Church on a Mission

    I can remember my mother talking with enthusiasm about a young man in our town, “That boy is going somewhere someday; he’s a man on a mission!”  The reason why people have equated success with being on a mission is that to be on a mission you must be very focused and determined.  This is true in most every aspect in life.  To go someplace it is important to be on a mission.  This is also true of the church.  The church, from the very beginning, has been on a mission.  However, over time it seems like other concerns divert us from the mission, and instead of going someplace the church becomes stagnant.  

    I think there are a couple of reasons for this.  First of all, I think we have all grown up in a church where mission is seen as something only done in another context and by other people.  This false understanding that mission is something done “overseas” has been very detrimental to the church.  When we think of the church primarily as a place for the care and fellowship of the saints or the members, we have lost the biblical understanding of what the church really is.  Jesus Christ did not die for a club but for a church, which was left here on earth to carry out the mission which he began: to seek and to save the lost EVERYWHERE.  There are people who need Jesus all around us.  More than half of the people who live in Georgetown Township do not attend church.  Many of them were once members of a church but came to resent the church or see it as irrelevant.  Additionally, God has brought many refugees into our community and this is a tremendous opportunity to be on mission for Jesus.

    The second reason why the church today is not on mission is that we simply do not know how.  For many established suburban CRC churches the only prerequisite to growing has been to have a nice building, a halfway decent preacher and a very good organist.  There was never any need, and perhaps not much concern, about reaching the lost.  In fact, if churches in the suburbs wanted to reach the lost they would start at “chapel” and the new believers could go there, but not to our churches.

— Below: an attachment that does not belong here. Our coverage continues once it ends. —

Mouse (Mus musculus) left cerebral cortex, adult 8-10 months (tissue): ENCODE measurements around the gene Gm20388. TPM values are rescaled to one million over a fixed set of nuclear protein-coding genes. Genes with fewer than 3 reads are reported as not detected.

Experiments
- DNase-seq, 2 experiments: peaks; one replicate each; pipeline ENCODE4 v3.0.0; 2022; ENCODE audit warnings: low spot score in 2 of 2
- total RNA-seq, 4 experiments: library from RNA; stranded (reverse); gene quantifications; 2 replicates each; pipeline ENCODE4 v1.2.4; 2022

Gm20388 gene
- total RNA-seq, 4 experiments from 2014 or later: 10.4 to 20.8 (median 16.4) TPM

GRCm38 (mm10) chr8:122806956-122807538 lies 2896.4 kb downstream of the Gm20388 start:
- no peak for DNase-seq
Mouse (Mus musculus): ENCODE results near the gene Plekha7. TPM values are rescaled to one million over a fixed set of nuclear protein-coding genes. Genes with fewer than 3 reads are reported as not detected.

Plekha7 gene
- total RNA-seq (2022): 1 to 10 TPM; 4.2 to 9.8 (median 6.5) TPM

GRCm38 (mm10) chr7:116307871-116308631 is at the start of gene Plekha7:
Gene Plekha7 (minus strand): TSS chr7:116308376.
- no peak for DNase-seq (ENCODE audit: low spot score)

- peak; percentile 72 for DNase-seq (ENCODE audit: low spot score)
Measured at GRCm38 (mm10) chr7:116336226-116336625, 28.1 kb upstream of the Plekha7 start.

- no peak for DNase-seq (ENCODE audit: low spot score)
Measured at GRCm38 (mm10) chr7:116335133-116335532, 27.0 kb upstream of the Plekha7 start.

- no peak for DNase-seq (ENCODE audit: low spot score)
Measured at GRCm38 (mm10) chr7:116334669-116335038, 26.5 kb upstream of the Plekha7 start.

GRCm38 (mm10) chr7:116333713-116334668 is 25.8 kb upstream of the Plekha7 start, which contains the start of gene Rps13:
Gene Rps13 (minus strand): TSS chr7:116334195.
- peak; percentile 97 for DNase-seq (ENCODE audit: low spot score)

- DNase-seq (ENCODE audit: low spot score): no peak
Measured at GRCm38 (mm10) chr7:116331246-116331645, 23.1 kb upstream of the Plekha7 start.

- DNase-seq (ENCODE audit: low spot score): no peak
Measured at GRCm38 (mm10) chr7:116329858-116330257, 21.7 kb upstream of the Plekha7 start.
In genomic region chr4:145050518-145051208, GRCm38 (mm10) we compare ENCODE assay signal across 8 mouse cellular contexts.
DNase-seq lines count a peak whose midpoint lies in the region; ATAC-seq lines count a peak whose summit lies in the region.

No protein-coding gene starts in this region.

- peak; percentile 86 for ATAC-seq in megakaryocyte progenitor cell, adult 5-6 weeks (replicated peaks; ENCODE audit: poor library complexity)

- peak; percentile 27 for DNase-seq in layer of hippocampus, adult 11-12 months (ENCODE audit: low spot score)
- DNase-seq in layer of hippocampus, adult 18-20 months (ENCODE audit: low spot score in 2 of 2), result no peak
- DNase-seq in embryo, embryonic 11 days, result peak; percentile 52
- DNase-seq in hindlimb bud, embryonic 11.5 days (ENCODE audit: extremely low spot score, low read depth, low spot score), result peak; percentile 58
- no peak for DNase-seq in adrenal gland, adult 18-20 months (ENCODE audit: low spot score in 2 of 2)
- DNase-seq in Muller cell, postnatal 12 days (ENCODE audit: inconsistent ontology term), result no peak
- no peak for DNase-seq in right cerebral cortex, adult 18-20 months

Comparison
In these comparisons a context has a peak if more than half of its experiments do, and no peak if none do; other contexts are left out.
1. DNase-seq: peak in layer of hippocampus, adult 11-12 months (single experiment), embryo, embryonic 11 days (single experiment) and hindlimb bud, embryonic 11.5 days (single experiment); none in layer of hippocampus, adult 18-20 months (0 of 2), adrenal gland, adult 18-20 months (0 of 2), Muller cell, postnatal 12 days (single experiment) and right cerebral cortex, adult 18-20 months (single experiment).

Today this is still what draws people to church: beautiful and useful buildings, strong preaching, excellent music programs and exciting kid/youth programs.  But this still does not mean that a church has a mission other than to collect people from other churches that are already believers.  What is really rare today is a church on mission, where the people attending are there because of their love and calling into the mission of Christ to save the lost.

    The movement that is needed to enter into the mission of Christ is one which requires us to submit all of our own desires to His and all of our own personal missions to His mission. It means singing with sincerity the hymn, “Take my life and let it be, consecrated Lord to thee…Take my silver and my gold, not a mite would I withhold. Take my intellect and use every pow’r as Thou shalt choose…Take myself and I will be ever, only, all for Thee.”  When we understand the sacrifice that is required to be on mission with Christ, we will be able to do some amazing things for Him because of Him.

    Being a man or woman or boy or girl on a mission is really the only way to live.  This is why Christ created us and redeemed us in the first place.  And when we are on mission with Christ, we are living the live we have been given to live.  It simply does not get any better than that.

    On a personal note to the church I pastor, I would like to emphasize that I believe that this is the time, today is the day, that Trinity CRC must strengthen its resolve to be the church we are called to be, a church that marches forward with confidence on a gospel-proclaiming, world- redeeming mission.  And we are in a position to do this, God helping us, as we keep our mission aligned with his mission.  We need to be a body of grace-embracing, love-motivated, Spirit-filled people who can put aside some previous notions of the role of the church and of the place of missions and follow the command of Christ to follow God on his mission to redeem and restore the world, near and far, wherever that takes us.  I hope this describes each one of us, and I invite you to a great adventure of mission with Trinity CRC.


Rachel VanderSteltComment